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Journal of Phycology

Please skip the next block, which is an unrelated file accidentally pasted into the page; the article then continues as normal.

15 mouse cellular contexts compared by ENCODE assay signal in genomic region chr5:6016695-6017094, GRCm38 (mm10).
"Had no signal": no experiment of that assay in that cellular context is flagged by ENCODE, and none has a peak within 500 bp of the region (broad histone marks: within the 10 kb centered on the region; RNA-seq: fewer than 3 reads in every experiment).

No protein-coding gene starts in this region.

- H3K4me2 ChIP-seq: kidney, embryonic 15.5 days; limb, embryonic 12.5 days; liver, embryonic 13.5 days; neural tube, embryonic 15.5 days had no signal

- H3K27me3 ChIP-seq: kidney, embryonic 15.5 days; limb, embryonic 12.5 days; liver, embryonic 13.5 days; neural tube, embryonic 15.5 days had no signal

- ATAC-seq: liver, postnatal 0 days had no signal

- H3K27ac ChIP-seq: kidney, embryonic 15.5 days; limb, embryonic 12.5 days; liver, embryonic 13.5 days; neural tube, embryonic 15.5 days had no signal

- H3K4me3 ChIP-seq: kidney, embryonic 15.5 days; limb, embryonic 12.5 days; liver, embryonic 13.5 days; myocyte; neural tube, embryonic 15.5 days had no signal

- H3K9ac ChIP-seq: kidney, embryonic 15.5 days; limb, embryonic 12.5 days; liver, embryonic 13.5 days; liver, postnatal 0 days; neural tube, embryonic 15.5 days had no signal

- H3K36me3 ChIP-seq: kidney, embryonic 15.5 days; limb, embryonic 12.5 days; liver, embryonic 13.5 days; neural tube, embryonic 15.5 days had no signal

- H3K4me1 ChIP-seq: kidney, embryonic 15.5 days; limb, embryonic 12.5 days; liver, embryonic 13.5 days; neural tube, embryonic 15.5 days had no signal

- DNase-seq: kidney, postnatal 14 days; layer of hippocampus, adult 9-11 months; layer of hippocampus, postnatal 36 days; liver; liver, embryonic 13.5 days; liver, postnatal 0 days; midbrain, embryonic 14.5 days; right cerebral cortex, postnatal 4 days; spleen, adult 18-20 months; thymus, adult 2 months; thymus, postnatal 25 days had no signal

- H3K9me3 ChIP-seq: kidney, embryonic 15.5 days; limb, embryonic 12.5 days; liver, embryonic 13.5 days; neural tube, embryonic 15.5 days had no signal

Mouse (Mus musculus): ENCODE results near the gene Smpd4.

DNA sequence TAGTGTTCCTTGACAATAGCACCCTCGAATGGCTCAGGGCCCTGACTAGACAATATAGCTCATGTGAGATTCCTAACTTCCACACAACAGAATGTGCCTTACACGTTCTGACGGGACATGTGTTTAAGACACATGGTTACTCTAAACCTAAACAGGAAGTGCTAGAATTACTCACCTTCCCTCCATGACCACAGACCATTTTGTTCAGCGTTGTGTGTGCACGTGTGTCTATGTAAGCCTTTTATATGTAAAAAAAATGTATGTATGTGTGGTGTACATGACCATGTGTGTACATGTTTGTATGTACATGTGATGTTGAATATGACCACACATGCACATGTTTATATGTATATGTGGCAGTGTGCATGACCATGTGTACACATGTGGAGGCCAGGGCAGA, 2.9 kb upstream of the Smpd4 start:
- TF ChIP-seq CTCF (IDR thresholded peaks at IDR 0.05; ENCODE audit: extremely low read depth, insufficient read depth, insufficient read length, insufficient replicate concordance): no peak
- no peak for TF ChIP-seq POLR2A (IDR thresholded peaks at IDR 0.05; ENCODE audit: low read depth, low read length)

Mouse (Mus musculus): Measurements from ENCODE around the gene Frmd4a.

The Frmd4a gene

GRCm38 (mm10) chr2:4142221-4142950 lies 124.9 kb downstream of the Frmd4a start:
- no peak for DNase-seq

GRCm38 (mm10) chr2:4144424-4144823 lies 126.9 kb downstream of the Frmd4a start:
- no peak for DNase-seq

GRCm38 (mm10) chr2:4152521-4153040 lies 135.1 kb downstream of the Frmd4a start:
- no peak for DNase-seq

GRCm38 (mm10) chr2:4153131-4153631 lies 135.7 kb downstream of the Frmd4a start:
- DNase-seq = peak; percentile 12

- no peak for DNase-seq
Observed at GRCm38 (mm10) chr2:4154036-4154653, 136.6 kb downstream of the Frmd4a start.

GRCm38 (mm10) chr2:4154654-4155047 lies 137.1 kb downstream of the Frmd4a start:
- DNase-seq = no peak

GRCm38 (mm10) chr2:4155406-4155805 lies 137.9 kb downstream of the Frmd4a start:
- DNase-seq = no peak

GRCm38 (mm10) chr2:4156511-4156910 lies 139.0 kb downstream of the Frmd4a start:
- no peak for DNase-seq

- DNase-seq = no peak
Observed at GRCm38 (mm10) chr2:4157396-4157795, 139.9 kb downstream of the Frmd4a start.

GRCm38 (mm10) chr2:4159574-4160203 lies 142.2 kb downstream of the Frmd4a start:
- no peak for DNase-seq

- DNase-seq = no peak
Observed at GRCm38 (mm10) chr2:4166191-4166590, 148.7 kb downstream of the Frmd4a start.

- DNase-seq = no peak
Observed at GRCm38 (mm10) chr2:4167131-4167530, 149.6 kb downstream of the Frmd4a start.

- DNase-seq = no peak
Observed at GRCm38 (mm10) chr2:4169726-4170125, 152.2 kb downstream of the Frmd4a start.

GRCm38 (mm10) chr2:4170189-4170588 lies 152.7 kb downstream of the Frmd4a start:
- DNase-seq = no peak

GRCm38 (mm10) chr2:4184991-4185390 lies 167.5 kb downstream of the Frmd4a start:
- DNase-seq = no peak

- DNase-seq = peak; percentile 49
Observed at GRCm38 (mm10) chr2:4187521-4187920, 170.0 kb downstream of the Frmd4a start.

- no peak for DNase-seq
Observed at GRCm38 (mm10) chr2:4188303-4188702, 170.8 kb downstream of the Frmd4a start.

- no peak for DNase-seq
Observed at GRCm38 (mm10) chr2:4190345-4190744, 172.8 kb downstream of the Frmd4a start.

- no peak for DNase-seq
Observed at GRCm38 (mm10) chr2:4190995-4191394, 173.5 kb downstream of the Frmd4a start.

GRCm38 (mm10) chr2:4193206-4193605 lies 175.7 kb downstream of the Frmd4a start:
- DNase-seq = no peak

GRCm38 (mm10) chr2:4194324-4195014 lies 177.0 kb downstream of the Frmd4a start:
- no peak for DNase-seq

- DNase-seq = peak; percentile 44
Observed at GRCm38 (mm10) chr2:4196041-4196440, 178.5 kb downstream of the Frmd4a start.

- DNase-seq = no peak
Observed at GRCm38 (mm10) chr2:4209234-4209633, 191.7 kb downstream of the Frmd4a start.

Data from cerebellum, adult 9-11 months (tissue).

Three novel strains in Calotrichaceae from tropical habitats were isolated and characterized with regard to their morphology, phylogenetic placement, and secondary structures of conserved domains in the 16S‐23S internal transcribed spacer (ITS). The strains fell into two clades formerly identified as Calothrix from freshwater and brackish habitats. Based on both morphology and ecology, they differed from the type species of Calothrix, C. confervicola, which is marine, has wide trichomes with short cells, and narrows abruptly to a hyaline hair. The first clade grouped species with heteropolar filaments widened at the base and narrowed gradually toward the apex but not ending in a hair, with basal heterocytes that are formed in series as the apically placed heterocytes senesce; this clade is being named Fulbrightiella gen. nov., with two named species, F. bharadwajae sp. nov. and F. oahuensis sp. nov. The second clade was comprised of a single species with isopolar trichomes that are untapering as hormogonia, but which widen midfilament and taper toward both ends following growth. These trichomes develop pairs of heterocyte mid‐filament, causing fragmentation into heteropolar trichomes with basal heterocytes and ends that taper, but not to a hair. This clade consists of a single species at present, Sherwoodiella mauiensis. With this action, four clades in the Calotrichaceae have been named: Macrochaete, Dulcicalothrix, Fulbrightiella, and Sherwoodiella. Calothrix sensu stricto is truly marine, morphologically distinct, and unsequenced; finding and sequencing the generitype for Calothrix remains as the most important and unfinished task in the revision of the Calotrichaceae.

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